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The European Baptist Federation (EBF) has challenged Russian and Ukrainian Baptist leaders to issue a joint statement calling for peace while acknowledging their differences.

The appeal comes from EBF general secretary Tony Peck and EBF president Otniel Bunaciu in response to a statement issued by Russian Baptists to coincide with the visit of Secretary of State John Kerry to Kiev last week.

Although Baptists from both countries have met to discuss ways of responding to the conflict, they have expressed different views about it.

The Russian statement was authored by Vitaly Vlasenko, director of the Department for External Affairs for the Russian Union of Evangelical Christians-Baptists (RUECB).

Addressed to friends in Christ “primarily in North America,” the statement spoke of Russian Baptists being “deeply concerned about recent developments in Ukraine.”

In particular, the statement highlighted the Freedom of Support Act, which authorized the provision of military assistance to Ukraine which was agreed to by the U.S. Congress in December, and the subsequent fear that the “science of diplomacy and the strategy of winning hearts and minds are falling by the wayside.”

Hearts and minds can only be achieved by peaceful means, and both NATO and Russia are too strong to be defeated by military means, it continued.

“We plead with you in the West and Ukraine to struggle jointly with us Russian Baptists for the cause of a negotiated settlement,” Vlasenko said. “That joint effort is much more important than our personal convictions on political details.”

The statement ended with an invitation to its readers to tell Russian Baptists how they can “better and more effectively cooperate for the cause of peace.”

This request was taken up by Peck and Bunaciu on behalf of the EBF. They acknowledged that all in the EBF share the Russian Baptists’ “overwhelming strong desire for a peaceful, negotiated settlement to end the violence, bloodshed and driving out of people from their homes in Eastern Ukraine.”

They noted that Baptists believe in a church that has the freedom to seek the mind of Christ without state interference or pressure and commended the occasions when Russian and Ukraine Baptists have sought to do this.

They also highlighted how Russian Baptists are “understandably concerned” about statements from the U.S. government that seem to suggest support for an escalation of the militarization of the conflict.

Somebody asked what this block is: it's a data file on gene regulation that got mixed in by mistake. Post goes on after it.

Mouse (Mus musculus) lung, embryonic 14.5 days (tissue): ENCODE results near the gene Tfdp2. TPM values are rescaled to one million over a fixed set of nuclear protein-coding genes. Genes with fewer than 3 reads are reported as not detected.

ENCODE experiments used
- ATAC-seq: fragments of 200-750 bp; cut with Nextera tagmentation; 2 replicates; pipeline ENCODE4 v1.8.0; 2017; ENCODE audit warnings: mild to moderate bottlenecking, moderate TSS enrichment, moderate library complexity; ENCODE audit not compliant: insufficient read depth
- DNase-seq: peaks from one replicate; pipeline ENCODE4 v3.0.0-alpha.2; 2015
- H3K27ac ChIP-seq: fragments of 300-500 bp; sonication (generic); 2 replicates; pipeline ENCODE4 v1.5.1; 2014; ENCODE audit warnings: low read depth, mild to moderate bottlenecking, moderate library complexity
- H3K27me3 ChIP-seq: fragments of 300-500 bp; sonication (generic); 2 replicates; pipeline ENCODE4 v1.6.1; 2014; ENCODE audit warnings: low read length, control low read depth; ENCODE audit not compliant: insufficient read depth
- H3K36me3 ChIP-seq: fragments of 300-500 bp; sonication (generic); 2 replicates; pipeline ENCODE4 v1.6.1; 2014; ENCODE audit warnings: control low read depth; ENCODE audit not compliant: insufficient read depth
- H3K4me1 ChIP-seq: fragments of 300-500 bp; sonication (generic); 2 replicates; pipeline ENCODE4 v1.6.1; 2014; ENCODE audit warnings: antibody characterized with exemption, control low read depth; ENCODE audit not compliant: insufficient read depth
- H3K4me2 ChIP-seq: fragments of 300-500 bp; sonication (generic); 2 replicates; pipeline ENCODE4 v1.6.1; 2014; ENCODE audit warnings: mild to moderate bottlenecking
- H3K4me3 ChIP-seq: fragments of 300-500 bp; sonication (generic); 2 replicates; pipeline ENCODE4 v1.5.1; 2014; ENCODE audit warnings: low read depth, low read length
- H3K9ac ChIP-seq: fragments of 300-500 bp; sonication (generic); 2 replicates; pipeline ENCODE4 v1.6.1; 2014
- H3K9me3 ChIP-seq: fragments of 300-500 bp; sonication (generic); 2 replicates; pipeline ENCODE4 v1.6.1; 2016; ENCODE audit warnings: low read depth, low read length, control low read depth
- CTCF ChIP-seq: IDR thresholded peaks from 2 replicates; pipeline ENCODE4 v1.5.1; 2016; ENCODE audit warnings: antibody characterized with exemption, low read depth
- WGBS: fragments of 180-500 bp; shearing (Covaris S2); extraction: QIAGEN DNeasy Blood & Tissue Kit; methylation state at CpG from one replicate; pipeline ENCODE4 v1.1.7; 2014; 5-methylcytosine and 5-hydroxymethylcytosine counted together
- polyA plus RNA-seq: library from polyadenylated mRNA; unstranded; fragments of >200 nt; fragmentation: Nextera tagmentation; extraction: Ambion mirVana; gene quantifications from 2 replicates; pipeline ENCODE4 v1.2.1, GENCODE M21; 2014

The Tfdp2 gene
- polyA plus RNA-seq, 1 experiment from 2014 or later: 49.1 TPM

However, the EBF letter continued, there was hope that the Russian Baptists would be a prophetic witness in the situation, “especially with regards to the starting of the war and also in relation to the human drama that is taking place in Eastern Ukraine now.”

“It is quite possible that we in the West do not fully appreciate the Russian perspective on events in Crimea and Eastern Ukraine, and we need to listen more carefully and learn more.

“However, as Baptists brothers and sisters, we also hear the concerns and cries coming from our Ukrainian Baptist family, which is suffering so much together with their entire country and who are seeing their country partitioned and then devastated by a war they did not want and did not start.

“It also pains us to see that this war is so easily and uncritically supported by Russia’s evangelicals,” the letter stated.

In any move toward reconciliation and peace, “what looks like uncritical support for one side in this conflict has to be addressed,” the letter said. A “negotiated settlement” will only be credible if it also addresses “the wrongs and shortcomings of all the sides involved in this conflict.”

The letter concluded, “It would be an even more powerful witness to what is possible when we acknowledge Christ as Lord if Russian and Ukrainian Baptist leaders could issue a joint statement calling for peace, acknowledging their differences but seeking to see beyond them to find a way to encourage their two nations to find a way to live at peace with one another. Is it too much to believe that this might yet be possible?”

According to the United Nations, fighting between Ukraine forces and pro-Russian rebels has claimed more than 5,000 lives since April.

Paul Hobson is the editor of The Baptist Times of Great Britain – the online newspaper of the Baptist Union of Great Britain. A version of this news article first appeared in The Baptist Times and is used with permission. You can follow him on Twitter @PaulHobson10, The Baptist Times @BaptistTimes and the Baptist Union @BaptistUnionGB.

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